I got in a debate with a friend over this. She has decided not to expose her kids to any religion until they are 12 and let them decide for themselves, thus keeping her own beliefs more or less personal. I fully intend to raise my daughter with the religion of my husband and myself--if she changes her beliefs when she is older, well, that's her right.
Do you raise your kids with your religion/spiritual path or avoid it til they are older?
Poll Results: Do you raise your kids with your own beliefs?
31% (6)Yes, I believe my family should share religion.
10% (2)No, but they are aware of my beliefs.
52% (10)Yes, but I also allow them to examine other beliefs.
0% (0)No, and I don't believe they should know my beliefs, either.
How old are your friends' children? I'm having a hard time imagining how that would work out in a practical sense.
I like what Backroads said and that is how we are planning to raise our child. S/he will grow up knowing our beliefs, but if s/he decides she wants to go to church with Grandma when we are visiting, that is OK by me! I would not want my child to make any long-term or permanent decisions (like baptism) until they are in their late teenage years and have done a good deal of exploring before hand. We are planning to homeschool and part of their education is going to be exploring various religions. Spirituality is one of the most important things in a person's life, whether they are agnostic, atheist, pagan, Jewish, Christian, etc. and I believe it should take years of exploration before coming to a conclusion about it.
I'm Episcopalian and DH is a Taoist but doesn't attend worship services. She comes to church with me and will be in Sunday school when she gets older. DH is welcome to share his views with her as well. Neither of us will teach her that our views are the only way. She can make her own decision when she's older.
I'm Jewish and DH grew up Christian but doesn't have any interest in Christianity. In fact, many of his best friends growing up were Jewish. We moved last year and I was looking for a preschool for DD. We wound up sending her to a Jewish preschool because we really loved it for many reasons. About half the families are Jewish and probably half of those are interfaith. DD LOVES the school and the Jewish curriculum. She just turned 5 and is begging to go to Sunday school next year.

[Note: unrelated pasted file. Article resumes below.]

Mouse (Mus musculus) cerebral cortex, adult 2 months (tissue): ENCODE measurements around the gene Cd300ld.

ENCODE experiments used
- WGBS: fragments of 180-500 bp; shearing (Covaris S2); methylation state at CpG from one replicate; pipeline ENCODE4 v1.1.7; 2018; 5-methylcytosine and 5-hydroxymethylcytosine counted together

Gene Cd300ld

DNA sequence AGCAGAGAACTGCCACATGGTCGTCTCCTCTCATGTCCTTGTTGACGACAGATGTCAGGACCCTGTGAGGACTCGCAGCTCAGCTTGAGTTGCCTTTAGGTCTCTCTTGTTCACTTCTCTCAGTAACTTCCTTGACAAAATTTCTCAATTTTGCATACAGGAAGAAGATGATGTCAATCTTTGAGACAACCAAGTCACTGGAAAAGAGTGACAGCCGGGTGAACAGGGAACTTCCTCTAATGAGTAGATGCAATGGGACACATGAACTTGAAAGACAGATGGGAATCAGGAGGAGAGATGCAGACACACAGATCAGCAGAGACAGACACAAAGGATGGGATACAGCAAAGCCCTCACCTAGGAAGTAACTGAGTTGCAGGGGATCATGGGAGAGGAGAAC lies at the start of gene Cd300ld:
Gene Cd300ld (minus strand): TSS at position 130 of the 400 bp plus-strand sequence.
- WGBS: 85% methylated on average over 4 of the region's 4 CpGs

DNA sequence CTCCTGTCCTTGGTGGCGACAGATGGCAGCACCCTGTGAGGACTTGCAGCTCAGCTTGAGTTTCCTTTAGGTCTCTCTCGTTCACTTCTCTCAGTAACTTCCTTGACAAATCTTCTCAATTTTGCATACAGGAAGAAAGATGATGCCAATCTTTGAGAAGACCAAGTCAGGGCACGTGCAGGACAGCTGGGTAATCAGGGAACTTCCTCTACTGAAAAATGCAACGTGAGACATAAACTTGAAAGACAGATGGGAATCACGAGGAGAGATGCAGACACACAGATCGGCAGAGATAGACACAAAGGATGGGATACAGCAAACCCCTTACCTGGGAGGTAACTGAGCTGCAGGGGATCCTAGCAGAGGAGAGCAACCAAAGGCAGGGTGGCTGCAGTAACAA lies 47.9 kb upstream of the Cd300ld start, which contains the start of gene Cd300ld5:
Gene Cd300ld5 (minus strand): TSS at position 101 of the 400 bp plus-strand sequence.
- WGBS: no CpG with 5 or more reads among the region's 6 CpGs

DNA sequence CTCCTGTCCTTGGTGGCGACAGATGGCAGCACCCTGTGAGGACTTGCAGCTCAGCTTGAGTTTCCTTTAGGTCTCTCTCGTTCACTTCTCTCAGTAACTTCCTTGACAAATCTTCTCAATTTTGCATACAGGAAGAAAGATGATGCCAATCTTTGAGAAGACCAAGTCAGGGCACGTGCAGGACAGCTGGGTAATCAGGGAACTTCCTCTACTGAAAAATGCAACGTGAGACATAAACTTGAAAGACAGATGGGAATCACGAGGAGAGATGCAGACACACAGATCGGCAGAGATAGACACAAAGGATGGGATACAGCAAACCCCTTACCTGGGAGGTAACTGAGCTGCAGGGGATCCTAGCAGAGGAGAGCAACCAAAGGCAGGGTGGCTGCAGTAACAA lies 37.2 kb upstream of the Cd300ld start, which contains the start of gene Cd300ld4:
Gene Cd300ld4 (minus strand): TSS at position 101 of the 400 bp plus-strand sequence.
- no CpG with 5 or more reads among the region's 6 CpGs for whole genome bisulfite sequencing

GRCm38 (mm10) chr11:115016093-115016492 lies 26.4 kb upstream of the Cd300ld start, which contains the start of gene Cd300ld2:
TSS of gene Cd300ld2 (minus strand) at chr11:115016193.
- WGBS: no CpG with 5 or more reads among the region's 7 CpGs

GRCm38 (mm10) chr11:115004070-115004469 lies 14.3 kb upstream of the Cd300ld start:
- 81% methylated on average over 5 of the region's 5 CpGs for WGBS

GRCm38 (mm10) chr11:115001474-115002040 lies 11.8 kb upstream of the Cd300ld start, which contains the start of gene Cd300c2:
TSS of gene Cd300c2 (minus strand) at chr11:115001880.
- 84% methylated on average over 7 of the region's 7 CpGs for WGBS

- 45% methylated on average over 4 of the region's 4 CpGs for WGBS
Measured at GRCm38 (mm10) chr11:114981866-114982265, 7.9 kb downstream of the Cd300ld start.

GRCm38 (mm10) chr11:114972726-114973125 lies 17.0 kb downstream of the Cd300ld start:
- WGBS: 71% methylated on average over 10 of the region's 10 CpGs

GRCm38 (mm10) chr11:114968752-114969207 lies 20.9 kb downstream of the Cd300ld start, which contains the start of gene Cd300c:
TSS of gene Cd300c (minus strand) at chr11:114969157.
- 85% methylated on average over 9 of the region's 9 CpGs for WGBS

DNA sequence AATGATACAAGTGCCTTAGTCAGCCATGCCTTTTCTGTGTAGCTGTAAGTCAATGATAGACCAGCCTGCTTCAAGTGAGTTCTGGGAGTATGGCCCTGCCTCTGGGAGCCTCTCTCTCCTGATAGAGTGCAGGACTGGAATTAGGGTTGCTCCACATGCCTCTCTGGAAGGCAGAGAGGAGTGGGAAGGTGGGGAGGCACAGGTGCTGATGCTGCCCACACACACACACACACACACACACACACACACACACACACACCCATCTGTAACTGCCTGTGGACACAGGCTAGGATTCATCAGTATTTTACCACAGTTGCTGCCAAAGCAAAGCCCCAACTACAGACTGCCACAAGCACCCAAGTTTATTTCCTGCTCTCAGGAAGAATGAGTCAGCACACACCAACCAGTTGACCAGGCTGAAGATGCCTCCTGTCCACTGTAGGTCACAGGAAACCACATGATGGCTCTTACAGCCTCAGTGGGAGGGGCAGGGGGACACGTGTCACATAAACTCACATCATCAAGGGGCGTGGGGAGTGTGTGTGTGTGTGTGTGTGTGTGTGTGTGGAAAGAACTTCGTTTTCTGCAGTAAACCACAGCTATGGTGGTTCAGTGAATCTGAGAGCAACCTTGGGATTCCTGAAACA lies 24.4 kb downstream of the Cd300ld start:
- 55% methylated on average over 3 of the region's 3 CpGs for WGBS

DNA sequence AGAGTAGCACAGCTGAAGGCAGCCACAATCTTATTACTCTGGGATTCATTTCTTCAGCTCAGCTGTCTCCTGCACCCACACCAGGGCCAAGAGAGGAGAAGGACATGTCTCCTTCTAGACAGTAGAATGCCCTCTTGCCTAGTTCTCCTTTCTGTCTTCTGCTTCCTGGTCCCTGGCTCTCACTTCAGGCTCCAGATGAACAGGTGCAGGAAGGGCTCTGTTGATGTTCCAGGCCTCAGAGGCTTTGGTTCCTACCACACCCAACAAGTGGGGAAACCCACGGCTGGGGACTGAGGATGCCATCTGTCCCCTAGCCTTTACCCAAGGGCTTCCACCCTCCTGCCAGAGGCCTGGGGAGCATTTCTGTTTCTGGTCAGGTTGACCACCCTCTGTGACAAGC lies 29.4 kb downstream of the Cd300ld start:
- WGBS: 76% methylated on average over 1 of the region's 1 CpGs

I'd say we are letting her take the lead on this. For example, last Friday she asked if we could celebrate Shabbat so we went out together to buy some challah and grape juice. Although I was raised Jewish, we never did this, pretty much just observed the major holidays. It's been special to share my knowledge with her. Like most kids, she loves songs, rituals, food, stories and learning about compassion. She's getting that from her Jewish preschool. So I feel like my kids are getting a good foundation in their religion. DS will start attending this preschool in the fall. Will see where it goes from here.
I think it's important for a family to share religious activities although not necessarily beliefs. This could be sitting meditations at home or going to some sort of worship service together. I think this brings people closer together and especially when the child is younger it's an important thing to share. When DD gets older (not infant stage) we want to practice family meditations on DH's days off.
With that said DH and I are very lax on "religion." Neither of us really like to identify with anything but when forced to I say that I mostly am zen buddhist and DH is a mystic. Both of us feel that all religions came from the same Source, just with varying interpretations. With that perspective I see very little conflict between teaching DD different religions whether it's from me or my family members. No matter what she were to believe I at least would still feel like we "shared" that belief because there is very little I disagree with.
Also, You can't control your child's surroundings past a certain point and they are going to be exposed to different beliefs regardless of what the parents believe. My MIL was/is very upset that two of her children are no longer her definition of "Christian." She tried very hard to raise them in said faith, going to church every Sunday, Lutheran schools etc. But when DH and his brother became adults they met different people with different beliefs, read books that weren't allowed in the house when they were children, and generally explored who they want to be. It didn't match what she wanted of them but the choice is either accept that or shun them.
I don't see how a parent could hide their religious beliefs. How else do you answer a lot of questions kids have? Especially when a family member or something dies. I couldn't imagine trying to explain what "death" is without bringing some sort of "belief" in it.
I raised my kids with my own beliefs about g-d, and souls. My beliefs and practices are an intergal part of who I am, so it would be false to do otherwise. If I were an atheist, I guess I would have raised my kids that way.
That did not mean I kept them ignorant of other religions and practices. My mom & step-dad are/were very religious Episcopalians; my dad and step-mom are agnostic/atheists; my m-i-l practices traditional Chinese religion; we live in a city where Buddha's birthday is a public holiday, as is Christmas. There a plenty of Hindus, Jains, & Muslims in their school.
I did not completely expect them to follow my beliefs and practices once they got to be older. I decided that teaching them my religious beliefs and practices would at least "give them something solid to butt their heads against".